Genesis: begins with all the peoples of the world, having descended from Adam and Noah, but quickly narrows to focus on descendants of Abraham, the first to receive God's promise, and then to the descendants of Abraham who receive the promise (Isaac and Jacob/Israel) and those who do not receive the promise (Ishmael and Esau).

Abraham is portrayed as the first monotheist, destroying his father's idols before departing for the promised land.

Within Islam, Ishamel and not Isaac is the most important of Abraham's sons.





The Historical Books
(actually a mish-mash of books)




1 Samuel

2 Samuel

1 Kings

2 Kings

1 Chronicles

2 Chronicles




The Poetical and Wisdom Books





The Song of Solomon

The Prophetic Books
















Malachi ("my messenger"

The Apochrypha

The Apocryphal / Deuterocanonical Books of the Old Testament

New Revised Standard Version




The Wisdom of Solomon

Ecclesiasticus, or The Wisdom of Jesus, Son of Sirach


The Letter of Jeremiah

The Additions to Daniel

The Prayer of Azariah and the Song of the Three Jews


Bel and the Dragon

1 Maccabees

2 Maccabees

1 Esdras

The Prayer of Manasseh

Psalm 151

3 Maccabees

2 Esdras

4 Maccabees

The New Testament

The New Covenant Commonly Called The New Testament Of Our Lord and Savior Jesus Christ

New Revised Standard Version

The Gospels






The Letters/Epistles in the New Testament

The Letter of Paul to the Romans 

The First Letter of Paul to the Corinthians

The Second Letter of Paul to the Corinthians

The Letter of Paul to the Galatians

The Letter of Paul to the Ephesians

The Letter of Paul to the Philippians

The Letter of Paul to the Colossians

The First Letter of Paul to The Thessalonians 

The Second Letter of Paul to the Thessalonians

The Pastoral Epistles

The First Letter of Paul to Timothy

The Second Letter of Paul to Timothy

The Letter of Paul to Titus

The Letter of Paul to Philemon

The Letter to the Hebrews

The Letter of James

The First Letter of Peter

The Second Letter of Peter

The First Letter of John

The Second Letter of John

The Letter of Jude

The Revelation to John

And Then There Was Life: The Plausibility Of Life: Resolving Darwin's Dilemma, Marc W. Kirschner and John C. Gerhart, c. 2005

And then there was life. I am always amazed how Neo-Darwinists focus on the small questions of life and avoid the big questions of life.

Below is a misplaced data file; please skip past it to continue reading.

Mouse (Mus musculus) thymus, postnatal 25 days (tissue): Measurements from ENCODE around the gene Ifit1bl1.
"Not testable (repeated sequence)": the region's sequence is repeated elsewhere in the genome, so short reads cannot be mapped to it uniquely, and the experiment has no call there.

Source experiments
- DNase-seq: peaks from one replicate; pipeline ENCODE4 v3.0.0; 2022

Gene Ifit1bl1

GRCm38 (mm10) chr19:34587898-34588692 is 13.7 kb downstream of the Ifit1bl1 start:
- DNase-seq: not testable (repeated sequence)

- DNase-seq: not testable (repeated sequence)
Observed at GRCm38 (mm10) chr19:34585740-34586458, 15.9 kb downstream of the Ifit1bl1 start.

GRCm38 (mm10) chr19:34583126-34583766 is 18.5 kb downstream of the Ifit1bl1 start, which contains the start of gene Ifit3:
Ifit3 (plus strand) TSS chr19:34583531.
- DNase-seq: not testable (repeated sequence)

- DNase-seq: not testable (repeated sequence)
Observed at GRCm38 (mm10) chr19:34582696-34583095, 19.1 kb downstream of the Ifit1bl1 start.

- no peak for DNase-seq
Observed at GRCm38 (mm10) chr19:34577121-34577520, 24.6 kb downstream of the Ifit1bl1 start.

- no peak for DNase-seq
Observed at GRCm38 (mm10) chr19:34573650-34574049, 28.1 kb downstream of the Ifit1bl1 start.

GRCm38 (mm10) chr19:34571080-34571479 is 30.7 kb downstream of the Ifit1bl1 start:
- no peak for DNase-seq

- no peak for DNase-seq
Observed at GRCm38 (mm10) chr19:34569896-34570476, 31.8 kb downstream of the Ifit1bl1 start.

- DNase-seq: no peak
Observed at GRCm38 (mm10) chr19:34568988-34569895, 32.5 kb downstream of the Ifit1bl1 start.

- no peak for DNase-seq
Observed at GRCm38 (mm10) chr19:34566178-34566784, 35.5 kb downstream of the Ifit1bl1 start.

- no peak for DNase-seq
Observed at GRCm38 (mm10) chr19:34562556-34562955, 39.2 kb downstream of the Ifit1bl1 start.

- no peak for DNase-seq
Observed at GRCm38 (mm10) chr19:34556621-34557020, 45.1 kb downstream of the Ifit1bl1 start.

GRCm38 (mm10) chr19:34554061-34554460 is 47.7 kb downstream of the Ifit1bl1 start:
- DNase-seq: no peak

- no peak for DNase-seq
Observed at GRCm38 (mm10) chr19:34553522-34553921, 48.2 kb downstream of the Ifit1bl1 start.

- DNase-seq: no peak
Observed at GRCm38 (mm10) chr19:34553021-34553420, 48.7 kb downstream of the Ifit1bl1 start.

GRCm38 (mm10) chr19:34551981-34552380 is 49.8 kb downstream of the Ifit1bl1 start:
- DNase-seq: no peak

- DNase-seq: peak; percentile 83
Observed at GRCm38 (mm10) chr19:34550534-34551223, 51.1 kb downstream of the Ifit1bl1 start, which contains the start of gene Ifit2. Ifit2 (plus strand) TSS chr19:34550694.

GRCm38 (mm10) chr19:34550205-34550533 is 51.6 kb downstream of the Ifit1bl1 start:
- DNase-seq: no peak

This is how Marc and John introduce us to the ancestor of all extant life.
We do not know whether life originated with RNA- or DNA-based heredity, or whether in fact heredity preceded or followed the evolution of proteins.
Because all recent life forms contain DNA as the stable repository of the sequence of information of proteins and use RNA as an intermediate interpreter of the DNA sequence, we can assert that around three billion years ago bacteria-like organisms were present that had DNA, RNA, a genetic code for 20 amino acids, and ribosomes as factories for making proteins under the direction of RNA.
The basic processes of DNA replication, transcription into an RNA copy, and translation into protein had been established. [Why do the authors say "basic processes"?]
The organism must also have been a self-replicating cell enclosed by an impermeable membrane of two layers (a bilayer) of lipids. 
It must have contained several hundred kinds of enzymes for synthesizing the major components of the cell, including the 20 amino acids, the cell membrane lipids, and the DNA bases.
An energy metabolism based on the breakdown of sugars must have been established at that time. The synthesis of cofactors, which later became vitamins, would have been established as well. [Co-factors first, then vitamins? How would they know that?]
The organism of course [of course] would have had other attributes not commonly shared by its descendants.
Reminds me a of Rudyard Kipling "just-so" story.